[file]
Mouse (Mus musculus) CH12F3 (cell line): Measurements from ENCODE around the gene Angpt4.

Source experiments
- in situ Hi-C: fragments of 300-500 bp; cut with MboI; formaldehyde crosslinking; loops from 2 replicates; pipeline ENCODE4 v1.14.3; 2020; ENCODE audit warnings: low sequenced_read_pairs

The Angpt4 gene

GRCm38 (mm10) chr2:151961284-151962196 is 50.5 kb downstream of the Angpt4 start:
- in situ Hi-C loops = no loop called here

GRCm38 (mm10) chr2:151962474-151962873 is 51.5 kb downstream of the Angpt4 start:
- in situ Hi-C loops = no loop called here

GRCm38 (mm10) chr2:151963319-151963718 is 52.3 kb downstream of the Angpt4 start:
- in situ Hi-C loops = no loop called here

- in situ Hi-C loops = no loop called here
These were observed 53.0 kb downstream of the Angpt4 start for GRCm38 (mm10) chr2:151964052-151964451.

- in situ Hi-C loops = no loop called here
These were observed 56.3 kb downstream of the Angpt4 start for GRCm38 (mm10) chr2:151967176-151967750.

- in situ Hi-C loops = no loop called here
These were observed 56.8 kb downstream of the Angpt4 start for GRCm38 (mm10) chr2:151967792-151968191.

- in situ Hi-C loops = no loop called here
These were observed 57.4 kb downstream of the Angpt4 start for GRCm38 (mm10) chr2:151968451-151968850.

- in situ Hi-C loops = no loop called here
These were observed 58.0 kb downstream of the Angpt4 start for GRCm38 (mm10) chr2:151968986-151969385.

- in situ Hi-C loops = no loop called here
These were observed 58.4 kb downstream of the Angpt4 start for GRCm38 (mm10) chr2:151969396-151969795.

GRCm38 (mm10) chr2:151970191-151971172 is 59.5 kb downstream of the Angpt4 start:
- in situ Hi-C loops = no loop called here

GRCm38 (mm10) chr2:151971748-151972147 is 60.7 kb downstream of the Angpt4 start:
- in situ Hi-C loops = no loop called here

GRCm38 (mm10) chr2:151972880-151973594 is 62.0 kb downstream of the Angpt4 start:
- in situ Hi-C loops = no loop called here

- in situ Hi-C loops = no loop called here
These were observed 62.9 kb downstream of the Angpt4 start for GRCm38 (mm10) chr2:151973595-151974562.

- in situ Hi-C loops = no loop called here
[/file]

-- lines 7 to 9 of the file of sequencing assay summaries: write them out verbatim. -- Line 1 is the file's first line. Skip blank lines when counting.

GRCm38 (mm10) chr2:151962474-151962873 is 51.5 kb downstream of the Angpt4 start:
- in situ Hi-C loops = no loop called here

GRCm38 (mm10) chr2:151963319-151963718 is 52.3 kb downstream of the Angpt4 start: